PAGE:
International Outcry Grows Over Alcohol Industry Role In Policy Making

Submitted by Andy Travis

This forthright editorial in the journal ‘Addiction’ joins over 500 public health leaders and 27 organisations in questioning the role of the global alcohol industry in making alcohol policy. Conflict with the tobacco industry is well documented, where vested interests have fought an aggressive rearguard action against efforts to reduce tobacco harm. Alcohol interests are now seen to be moving intensively into areas of policy making. Addiction’s editorial raises the strong suspicion that these moves are designed mainly to impede effective control and protect commercial interests. The WHO’s Global Strategy on the Harmful Use of Alcohol was endorsed unanimously in 2010, but in 2012 the alcohol producers issued their own strategy and claimed that the adoption of the WHO strategy, ‘…has legitimated industry’s ongoing efforts and has opened the door to the inclusion of producers as equal stakeholders’. Leading health professionals responded with dismay, arguing that the producer’s actions are weak, mostly lacking an appropriate evidence base and unlikely to reduce harm. Dr Chan, Director General of WHO, recently commented on the role of big business.

As the new publication makes clear, it is not just Big Tobacco anymore. Public health must also contend with Big Food, Big Soda, and Big Alcohol. All of these industries fear regulation, and protect themselves by using the same tactics. Research has documented these tactics well. They include front groups, lobbies, promises of self-regulation, lawsuits, and industry-funded research that confuses the evidence and keeps the public in doubt. Tactics also include gifts, grants, and contributions to worthy causes that cast these industries as respectable corporate citizens in the eyes of politicians and the public.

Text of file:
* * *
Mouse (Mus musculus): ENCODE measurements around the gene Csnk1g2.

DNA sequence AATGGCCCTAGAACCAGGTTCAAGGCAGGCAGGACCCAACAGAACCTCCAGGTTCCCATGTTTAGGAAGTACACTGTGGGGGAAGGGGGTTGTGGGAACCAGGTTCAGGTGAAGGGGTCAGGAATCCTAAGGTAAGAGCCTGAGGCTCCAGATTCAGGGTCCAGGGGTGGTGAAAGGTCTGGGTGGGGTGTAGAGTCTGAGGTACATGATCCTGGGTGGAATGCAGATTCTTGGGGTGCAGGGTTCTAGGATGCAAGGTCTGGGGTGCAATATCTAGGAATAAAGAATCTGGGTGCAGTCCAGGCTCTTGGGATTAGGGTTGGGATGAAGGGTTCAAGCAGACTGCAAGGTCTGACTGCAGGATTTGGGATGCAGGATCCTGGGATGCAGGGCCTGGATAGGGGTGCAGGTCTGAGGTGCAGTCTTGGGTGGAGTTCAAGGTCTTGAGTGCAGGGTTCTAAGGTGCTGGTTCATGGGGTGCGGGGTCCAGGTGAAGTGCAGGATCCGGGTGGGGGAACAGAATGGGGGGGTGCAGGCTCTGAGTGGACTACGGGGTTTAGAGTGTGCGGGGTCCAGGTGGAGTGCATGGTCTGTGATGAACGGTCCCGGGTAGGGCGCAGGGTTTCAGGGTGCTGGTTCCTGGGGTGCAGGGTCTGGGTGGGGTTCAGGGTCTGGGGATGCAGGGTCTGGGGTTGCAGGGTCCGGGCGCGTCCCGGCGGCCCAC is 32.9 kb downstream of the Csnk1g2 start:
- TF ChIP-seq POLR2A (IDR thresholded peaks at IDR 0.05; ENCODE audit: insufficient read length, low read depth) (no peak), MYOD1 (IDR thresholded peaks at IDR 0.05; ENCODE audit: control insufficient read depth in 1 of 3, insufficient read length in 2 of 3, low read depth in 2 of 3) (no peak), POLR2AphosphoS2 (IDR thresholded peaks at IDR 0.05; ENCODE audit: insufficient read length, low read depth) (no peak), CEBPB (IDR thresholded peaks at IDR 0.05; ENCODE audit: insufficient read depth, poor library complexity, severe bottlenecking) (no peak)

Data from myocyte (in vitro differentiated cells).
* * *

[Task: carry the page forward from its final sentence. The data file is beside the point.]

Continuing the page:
Concern has also been expressed over ‘aggressive marketing strategies’ in areas of the world with minimum alcohol and tobacco policies in place, such as many countries with emerging economies in Asia, Africa and Latin America (see Prevention Hub link below). The ‘Addiction’ editorial highlights the marketing of alcohol to young people and promotion of products such as alcopops.



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